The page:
The last thing we want is "Discourse about poetry [being] placed as central" - and that's a likely outcome, as "discourse" is what academics do, without that, they're no more privileged than anybody else in terms of engaging with poetry.

AidanSemmens said...

Though I was invited to do so, I don't think I'll be subscribing to the journal. Yes, there are several people I admire on the board, and yes I did go to Cambridge, but the academicisation of poetry - "poetics", please! - can only be a mixed blessing at best. The estimable Jacket gives me at least all I can take of words about words about poetry.

Ed Baker said...

what was it that "what's 'is name" said?

-in my craft and sullen.

best that any artist/poet learn and apprentice to a trade...learn a trade a useful trade! carpentry, plumbing, electrician, pottery, doctoring, ..

one builds a deck (to sit upon and read poetry) same way one builds a poem: one nail/one word at a time.

learn and practice the rules of your craft.... then break the rules.

try Soetsu Yanagi's The Unknown Craftsman

then go fix your leaky toilet!

John B-R said...

Alan et al,

1. All I meant was there have been LOTS of poet-librarians, and academic-librarians, not that those fields were exclusively good for poets or anything.

2. What institution doesn't impose its own rules. I mean, would Ron have divided the entire world into binary opposites (SoQ and the post-avant, of course) if he didn't work in the world of 0s and 1s? How will we ever know? All I can say is twas ever thus. All practice becomes institutionalized, then conditions change, the rules break down ...

3. You write: we need to reduce the likelihood of "reductionist thinking and lousy imitating". Agreed. But what are the odds?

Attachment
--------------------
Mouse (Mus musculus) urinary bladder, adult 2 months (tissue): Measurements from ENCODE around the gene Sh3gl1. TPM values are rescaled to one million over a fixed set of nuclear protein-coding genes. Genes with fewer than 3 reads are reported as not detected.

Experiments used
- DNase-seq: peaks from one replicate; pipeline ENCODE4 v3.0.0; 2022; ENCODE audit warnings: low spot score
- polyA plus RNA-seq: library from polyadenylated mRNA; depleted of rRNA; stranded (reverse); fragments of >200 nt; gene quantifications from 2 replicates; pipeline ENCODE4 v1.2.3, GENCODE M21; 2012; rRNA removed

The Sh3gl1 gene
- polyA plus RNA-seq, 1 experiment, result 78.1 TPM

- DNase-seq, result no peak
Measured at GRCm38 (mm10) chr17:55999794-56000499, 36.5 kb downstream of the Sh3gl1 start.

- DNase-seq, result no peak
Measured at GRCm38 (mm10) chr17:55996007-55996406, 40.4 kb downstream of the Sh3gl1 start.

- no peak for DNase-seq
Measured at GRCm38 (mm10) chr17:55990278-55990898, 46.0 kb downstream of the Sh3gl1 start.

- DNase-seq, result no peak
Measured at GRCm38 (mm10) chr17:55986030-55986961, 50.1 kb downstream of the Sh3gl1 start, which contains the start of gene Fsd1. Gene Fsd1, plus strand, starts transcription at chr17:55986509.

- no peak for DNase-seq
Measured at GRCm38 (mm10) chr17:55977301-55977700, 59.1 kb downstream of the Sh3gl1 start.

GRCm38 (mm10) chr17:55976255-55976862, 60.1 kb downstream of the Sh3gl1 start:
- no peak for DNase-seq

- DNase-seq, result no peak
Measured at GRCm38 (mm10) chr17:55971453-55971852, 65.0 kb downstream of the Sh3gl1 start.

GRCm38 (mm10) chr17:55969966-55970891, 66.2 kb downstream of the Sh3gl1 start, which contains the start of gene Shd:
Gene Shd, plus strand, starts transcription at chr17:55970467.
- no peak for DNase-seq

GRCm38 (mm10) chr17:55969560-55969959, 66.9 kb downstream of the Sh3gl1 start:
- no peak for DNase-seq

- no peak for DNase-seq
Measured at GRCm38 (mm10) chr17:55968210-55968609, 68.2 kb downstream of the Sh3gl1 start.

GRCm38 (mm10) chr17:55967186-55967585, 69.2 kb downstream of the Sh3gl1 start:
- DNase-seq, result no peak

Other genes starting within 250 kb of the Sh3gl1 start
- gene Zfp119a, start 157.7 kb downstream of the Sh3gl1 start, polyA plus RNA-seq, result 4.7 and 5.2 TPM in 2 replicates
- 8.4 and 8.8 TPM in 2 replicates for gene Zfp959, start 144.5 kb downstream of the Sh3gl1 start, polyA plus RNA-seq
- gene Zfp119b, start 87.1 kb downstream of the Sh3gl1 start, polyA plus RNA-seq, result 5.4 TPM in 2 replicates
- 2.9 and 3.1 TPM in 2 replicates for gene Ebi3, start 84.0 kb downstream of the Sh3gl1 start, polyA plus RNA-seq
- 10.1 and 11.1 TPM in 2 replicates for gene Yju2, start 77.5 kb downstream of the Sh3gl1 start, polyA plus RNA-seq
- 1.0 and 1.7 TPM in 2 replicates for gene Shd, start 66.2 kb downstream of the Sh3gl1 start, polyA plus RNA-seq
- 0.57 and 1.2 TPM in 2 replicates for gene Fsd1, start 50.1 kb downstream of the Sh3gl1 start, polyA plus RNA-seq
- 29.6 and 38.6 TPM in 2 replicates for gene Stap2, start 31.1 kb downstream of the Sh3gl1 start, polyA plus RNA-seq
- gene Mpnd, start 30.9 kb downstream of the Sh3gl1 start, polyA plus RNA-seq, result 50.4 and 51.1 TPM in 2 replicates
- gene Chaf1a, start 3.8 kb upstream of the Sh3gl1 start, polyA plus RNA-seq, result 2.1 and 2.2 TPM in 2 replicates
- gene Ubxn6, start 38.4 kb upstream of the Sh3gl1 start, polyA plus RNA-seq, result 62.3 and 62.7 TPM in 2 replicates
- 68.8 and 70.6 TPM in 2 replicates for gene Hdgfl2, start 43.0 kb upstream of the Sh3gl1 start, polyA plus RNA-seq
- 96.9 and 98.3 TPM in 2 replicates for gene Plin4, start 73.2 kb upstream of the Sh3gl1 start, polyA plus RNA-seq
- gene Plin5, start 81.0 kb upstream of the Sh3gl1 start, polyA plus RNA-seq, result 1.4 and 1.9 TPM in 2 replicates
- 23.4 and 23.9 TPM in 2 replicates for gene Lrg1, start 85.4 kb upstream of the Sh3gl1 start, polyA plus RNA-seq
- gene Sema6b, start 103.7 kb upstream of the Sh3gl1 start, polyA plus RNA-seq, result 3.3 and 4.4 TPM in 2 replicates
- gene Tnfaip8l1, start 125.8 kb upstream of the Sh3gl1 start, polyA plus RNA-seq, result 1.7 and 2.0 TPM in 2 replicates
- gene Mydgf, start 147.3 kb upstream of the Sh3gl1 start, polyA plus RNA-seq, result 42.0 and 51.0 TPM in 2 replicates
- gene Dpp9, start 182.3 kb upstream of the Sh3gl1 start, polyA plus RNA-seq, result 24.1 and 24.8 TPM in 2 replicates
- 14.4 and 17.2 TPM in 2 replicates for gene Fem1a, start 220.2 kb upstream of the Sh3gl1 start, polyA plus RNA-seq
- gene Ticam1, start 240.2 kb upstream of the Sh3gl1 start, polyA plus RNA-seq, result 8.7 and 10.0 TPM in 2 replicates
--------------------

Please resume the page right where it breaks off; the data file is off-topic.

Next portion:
4-5. When I added 6, I was serious. While academization is perhaps not the l[e]ast problem faced by poets, I think corporately controlled media is a bigger deterrent to "original" thinking, if any can exist. I think the total surveillance state is a much bigger danger.

Frankly, I've worked on a campus for almost 25 years, and have found most academics to be too sociopathic to ever get together and form a common front that will be able to control anything. Especially in the humanities.

Now if the state ever gets complete control of the schools, then I think the problem's the size you all think it is.

The Editors said...

From the inside I'm a bit annoyed at the conflation of 'academic' with 'creative writing department'. There's a major rift running through the middle of every 'academic' department that decides to take on a supposedly 'vocational' subdepartment like creative writing.

The division's a false one in some ways, but from an HE student funding perspective, CW is divided very clearly into a box labelled 'this course is more likely to get you a job, so we give you less grant money'.